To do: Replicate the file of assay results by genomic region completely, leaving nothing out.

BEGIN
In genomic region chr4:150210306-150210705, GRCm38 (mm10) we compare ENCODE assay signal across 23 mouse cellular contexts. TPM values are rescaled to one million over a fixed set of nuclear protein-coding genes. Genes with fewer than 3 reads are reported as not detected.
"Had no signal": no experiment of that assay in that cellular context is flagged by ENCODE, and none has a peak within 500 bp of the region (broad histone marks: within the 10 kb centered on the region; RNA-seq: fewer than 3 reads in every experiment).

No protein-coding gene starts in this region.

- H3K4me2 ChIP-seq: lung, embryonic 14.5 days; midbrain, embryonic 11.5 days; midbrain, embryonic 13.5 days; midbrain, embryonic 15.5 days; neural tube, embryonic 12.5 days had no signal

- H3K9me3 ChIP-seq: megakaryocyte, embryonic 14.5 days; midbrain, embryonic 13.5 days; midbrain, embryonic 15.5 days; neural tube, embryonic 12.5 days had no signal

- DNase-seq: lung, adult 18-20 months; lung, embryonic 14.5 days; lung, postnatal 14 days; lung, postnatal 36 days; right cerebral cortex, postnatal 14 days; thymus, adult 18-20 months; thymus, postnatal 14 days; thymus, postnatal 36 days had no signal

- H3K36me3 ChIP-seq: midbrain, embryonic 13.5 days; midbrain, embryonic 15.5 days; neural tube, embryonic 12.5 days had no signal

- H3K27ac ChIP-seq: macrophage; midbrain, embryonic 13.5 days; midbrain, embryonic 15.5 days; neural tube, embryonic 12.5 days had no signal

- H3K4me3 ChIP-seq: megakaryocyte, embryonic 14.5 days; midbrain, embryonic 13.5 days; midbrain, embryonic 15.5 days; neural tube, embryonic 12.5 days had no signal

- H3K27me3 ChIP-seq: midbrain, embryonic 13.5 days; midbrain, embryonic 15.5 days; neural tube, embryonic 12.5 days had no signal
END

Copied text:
In genomic region chr4:150210306-150210705, GRCm38 (mm10) we compare ENCODE assay signal across 23 mouse cellular contexts. TPM values are rescaled to one million over a fixed set of nuclear protein-coding genes. Genes with fewer than 3 reads are reported as not detected.
"Had no signal": no experiment of that assay in that cellular context is flagged by ENCODE, and none has a peak within 500 bp of the region (broad histone marks: within the 10 kb centered on the region; RNA-seq: fewer than 3 reads in every experiment).

No protein-coding gene starts in this region.

- H3K4me2 ChIP-seq: lung, embryonic 14.5 days; midbrain, embryonic 11.5 days; midbrain, embryonic 13.5 days; midbrain, embryonic 15.5 days; neural tube, embryonic 12.5 days had no signal

- H3K9me3 ChIP-seq: megakaryocyte, embryonic 14.5 days; midbrain, embryonic 13.5 days; midbrain, embryonic 15.5 days; neural tube, embryonic 12.5 days had no signal

- DNase-seq: lung, adult 18-20 months; lung, embryonic 14.5 days; lung, postnatal 14 days; lung, postnatal 36 days; right cerebral cortex, postnatal 14 days; thymus, adult 18-20 months; thymus, postnatal 14 days; thymus, postnatal 36 days had no signal

- H3K36me3 ChIP-seq: midbrain, embryonic 13.5 days; midbrain, embryonic 15.5 days; neural tube, embryonic 12.5 days had no signal

- H3K27ac ChIP-seq: macrophage; midbrain, embryonic 13.5 days; midbrain, embryonic 15.5 days; neural tube, embryonic 12.5 days had no signal

- H3K4me3 ChIP-seq: megakaryocyte, embryonic 14.5 days; midbrain, embryonic 13.5 days; midbrain, embryonic 15.5 days; neural tube, embryonic 12.5 days had no signal

- H3K27me3 ChIP-seq: midbrain, embryonic 13.5 days; midbrain, embryonic 15.5 days; neural tube, embryonic 12.5 days had no signal